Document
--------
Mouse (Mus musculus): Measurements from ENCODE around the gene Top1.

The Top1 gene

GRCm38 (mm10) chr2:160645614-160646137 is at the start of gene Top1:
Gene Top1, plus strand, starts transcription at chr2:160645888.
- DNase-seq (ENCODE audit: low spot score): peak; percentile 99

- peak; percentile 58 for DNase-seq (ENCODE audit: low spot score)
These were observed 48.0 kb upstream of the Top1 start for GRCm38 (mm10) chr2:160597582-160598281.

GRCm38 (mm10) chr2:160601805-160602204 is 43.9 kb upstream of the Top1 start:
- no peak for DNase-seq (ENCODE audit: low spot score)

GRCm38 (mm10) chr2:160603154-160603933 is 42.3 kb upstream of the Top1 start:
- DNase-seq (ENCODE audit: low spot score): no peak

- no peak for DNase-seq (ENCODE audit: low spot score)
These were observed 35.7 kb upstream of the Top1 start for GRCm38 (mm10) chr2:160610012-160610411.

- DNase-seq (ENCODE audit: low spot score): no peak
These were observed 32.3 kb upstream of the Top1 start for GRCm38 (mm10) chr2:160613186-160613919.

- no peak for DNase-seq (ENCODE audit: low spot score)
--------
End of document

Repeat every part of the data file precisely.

Mouse (Mus musculus): Measurements from ENCODE around the gene Top1.

The Top1 gene

GRCm38 (mm10) chr2:160645614-160646137 is at the start of gene Top1:
Gene Top1, plus strand, starts transcription at chr2:160645888.
- DNase-seq (ENCODE audit: low spot score): peak; percentile 99

- peak; percentile 58 for DNase-seq (ENCODE audit: low spot score)
These were observed 48.0 kb upstream of the Top1 start for GRCm38 (mm10) chr2:160597582-160598281.

GRCm38 (mm10) chr2:160601805-160602204 is 43.9 kb upstream of the Top1 start:
- no peak for DNase-seq (ENCODE audit: low spot score)

GRCm38 (mm10) chr2:160603154-160603933 is 42.3 kb upstream of the Top1 start:
- DNase-seq (ENCODE audit: low spot score): no peak

- no peak for DNase-seq (ENCODE audit: low spot score)
These were observed 35.7 kb upstream of the Top1 start for GRCm38 (mm10) chr2:160610012-160610411.

- DNase-seq (ENCODE audit: low spot score): no peak
These were observed 32.3 kb upstream of the Top1 start for GRCm38 (mm10) chr2:160613186-160613919.

- no peak for DNase-seq (ENCODE audit: low spot score)